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For the surname Gottes it suggests it is an English relationship name, perhaps a variant of Gott with genetival (‘es’).
These are taken from this website and several are discussed on later pages.
FaNUK was a project set up at the The Bristol Centre for Linguistics at University of the West of England. Their aim was to consider the origins of surnames from the etymological roots, ie from how words evolved. This may have little to do with any location-based ideas. This became the basis of the Oxford Dictionary of Surnames. You can see the detail of the Gott(s) entries here:
Distribution of Gott and Gotts in 1881 census
From British Surname Atlas
Patrick Palgrave writes regularly on surnames in ‘Let’s Talk’ magazine, and in 2017 used the maps below to review the surname Gotts and Gott.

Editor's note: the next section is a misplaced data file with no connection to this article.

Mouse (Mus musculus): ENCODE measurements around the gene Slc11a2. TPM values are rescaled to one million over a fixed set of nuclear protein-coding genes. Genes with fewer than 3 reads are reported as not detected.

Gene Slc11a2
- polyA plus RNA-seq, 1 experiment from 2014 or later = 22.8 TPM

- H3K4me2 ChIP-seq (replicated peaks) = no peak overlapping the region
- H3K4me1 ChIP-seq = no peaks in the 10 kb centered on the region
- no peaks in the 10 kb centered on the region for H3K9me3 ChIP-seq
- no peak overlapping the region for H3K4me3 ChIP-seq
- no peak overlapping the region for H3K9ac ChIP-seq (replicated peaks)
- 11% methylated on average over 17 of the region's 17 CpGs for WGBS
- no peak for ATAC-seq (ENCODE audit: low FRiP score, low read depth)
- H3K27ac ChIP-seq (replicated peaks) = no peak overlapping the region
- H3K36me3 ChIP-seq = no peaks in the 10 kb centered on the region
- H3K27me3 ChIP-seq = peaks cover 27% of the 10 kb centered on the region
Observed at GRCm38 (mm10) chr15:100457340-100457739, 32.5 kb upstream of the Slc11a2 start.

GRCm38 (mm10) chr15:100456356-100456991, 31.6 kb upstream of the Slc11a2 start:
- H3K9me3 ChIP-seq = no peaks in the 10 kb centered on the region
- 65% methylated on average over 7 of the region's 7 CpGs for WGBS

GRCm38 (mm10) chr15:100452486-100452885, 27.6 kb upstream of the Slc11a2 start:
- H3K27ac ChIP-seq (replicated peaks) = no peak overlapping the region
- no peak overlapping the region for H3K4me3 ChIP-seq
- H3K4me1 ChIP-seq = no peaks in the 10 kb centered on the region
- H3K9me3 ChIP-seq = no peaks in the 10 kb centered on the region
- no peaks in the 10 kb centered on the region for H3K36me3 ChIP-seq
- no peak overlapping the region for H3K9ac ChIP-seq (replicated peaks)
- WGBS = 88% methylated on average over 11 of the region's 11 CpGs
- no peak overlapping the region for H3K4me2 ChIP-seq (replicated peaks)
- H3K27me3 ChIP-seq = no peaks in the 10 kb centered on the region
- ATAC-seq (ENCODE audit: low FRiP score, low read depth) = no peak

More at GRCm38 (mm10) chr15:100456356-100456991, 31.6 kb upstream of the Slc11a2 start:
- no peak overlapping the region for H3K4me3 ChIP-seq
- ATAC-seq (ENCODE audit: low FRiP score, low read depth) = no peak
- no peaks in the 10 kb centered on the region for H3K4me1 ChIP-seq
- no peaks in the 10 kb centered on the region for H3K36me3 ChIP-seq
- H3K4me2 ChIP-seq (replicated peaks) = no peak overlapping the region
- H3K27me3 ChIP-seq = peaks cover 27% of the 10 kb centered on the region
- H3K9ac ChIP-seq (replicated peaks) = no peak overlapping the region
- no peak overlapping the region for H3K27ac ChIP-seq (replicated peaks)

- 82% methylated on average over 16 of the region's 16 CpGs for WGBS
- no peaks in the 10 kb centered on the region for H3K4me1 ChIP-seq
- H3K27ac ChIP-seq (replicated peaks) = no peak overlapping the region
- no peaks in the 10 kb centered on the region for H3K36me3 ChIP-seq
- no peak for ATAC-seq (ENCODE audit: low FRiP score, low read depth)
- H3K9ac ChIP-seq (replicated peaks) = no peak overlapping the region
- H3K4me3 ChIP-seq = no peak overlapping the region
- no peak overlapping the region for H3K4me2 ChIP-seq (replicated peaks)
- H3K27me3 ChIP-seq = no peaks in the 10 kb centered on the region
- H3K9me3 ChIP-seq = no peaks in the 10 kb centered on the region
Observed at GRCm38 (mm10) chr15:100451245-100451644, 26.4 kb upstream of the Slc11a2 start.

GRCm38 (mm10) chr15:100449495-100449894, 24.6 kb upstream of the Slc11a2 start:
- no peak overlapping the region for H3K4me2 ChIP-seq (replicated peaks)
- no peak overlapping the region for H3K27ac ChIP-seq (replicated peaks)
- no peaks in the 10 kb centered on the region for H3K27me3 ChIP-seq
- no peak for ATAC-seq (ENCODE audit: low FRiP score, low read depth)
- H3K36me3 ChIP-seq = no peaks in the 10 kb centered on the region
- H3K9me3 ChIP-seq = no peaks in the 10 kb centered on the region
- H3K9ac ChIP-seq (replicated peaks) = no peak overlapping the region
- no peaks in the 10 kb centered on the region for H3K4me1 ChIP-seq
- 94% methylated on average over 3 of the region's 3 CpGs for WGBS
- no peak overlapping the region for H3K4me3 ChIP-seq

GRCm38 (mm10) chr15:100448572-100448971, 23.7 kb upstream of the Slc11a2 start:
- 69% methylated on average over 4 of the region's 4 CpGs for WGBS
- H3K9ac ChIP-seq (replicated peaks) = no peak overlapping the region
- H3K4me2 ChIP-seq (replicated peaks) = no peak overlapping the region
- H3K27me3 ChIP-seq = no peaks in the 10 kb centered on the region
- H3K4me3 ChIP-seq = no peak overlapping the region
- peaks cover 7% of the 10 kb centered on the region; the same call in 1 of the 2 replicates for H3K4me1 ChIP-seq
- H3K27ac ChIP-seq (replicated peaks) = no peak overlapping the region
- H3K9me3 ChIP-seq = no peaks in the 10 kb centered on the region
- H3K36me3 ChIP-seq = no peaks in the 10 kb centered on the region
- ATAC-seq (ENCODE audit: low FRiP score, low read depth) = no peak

He considered that the overall distribution of the entries in Northern England and Norfolk follow the pattern of Viking settlement in which case there may be precursors of the surname in Northern Europe. Danelaw was established over the 14 counties which lie to the North and East of England. Furthermore the distribution of round towers, introduced by the Vikings, is confined to churches in East Anglia.
GOTTS may have originated as a patronymic form of GOTT, a shortened form of the various Germanic compound names with the first element GOD ( good ) or GOD, GOT ( god ) according to Patrick Hanks and Flavia Hodges, A Dictionary of Surnames (1988).
If GOTTS is a surname derived from a personal name with the addition of a final possessive -'s', then perhaps this final -'s' was acquired at a relatively late period.
This genitival addition was less common in East Anglia than in other parts of England: it originated in southern or central England, especially in the SW Midlands. It became more numerous in the 17th century.
Therefore whether GOTTS has a patronymic or topographical origin is not easy to determine. - R.A. McKinley, A History of British Surnames (1990).